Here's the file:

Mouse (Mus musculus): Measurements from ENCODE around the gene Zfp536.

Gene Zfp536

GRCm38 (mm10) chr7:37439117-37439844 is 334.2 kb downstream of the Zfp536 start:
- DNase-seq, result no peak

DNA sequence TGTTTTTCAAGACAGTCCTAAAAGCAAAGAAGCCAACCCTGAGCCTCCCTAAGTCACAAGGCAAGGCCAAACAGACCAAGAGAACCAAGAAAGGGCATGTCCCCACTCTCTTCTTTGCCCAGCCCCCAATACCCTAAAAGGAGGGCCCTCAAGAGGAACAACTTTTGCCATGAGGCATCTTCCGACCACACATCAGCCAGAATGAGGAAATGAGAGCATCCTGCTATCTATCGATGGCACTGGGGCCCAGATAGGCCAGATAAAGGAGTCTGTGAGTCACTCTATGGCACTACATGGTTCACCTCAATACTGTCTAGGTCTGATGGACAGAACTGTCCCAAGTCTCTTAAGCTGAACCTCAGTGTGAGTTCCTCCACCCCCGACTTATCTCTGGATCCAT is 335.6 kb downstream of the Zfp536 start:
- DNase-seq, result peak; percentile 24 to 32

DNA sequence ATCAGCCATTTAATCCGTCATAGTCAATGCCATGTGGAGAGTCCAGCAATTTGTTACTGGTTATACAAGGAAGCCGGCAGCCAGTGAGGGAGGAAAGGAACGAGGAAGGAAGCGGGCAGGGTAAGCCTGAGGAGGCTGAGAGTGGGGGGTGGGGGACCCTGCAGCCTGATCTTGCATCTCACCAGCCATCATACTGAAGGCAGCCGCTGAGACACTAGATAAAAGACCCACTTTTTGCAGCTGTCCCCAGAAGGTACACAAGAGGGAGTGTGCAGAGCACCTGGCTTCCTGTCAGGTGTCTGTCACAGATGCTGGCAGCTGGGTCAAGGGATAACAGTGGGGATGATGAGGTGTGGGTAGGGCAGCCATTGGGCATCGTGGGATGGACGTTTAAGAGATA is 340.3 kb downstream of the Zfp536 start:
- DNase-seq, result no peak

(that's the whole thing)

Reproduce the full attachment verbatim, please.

Mouse (Mus musculus): Measurements from ENCODE around the gene Zfp536.

Gene Zfp536

GRCm38 (mm10) chr7:37439117-37439844 is 334.2 kb downstream of the Zfp536 start:
- DNase-seq, result no peak

DNA sequence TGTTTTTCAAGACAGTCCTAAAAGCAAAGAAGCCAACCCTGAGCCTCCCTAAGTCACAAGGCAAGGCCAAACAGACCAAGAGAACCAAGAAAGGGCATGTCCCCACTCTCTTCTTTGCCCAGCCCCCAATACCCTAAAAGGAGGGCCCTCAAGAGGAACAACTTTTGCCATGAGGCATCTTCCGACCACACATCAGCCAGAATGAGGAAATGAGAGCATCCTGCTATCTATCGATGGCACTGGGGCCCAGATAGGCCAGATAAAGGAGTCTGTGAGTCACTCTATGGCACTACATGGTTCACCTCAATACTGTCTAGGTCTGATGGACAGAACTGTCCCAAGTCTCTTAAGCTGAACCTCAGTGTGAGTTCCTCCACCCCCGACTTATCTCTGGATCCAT is 335.6 kb downstream of the Zfp536 start:
- DNase-seq, result peak; percentile 24 to 32

DNA sequence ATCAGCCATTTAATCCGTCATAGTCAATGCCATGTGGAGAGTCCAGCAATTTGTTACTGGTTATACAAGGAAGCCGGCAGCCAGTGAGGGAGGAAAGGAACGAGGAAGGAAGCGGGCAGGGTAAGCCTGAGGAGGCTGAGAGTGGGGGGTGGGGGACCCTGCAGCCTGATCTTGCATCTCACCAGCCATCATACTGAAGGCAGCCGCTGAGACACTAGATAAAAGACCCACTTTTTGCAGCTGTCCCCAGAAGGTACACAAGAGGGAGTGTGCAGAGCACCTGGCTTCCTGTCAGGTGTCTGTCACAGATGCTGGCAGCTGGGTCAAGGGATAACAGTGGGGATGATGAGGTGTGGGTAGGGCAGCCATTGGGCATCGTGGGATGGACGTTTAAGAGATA is 340.3 kb downstream of the Zfp536 start:
- DNase-seq, result no peak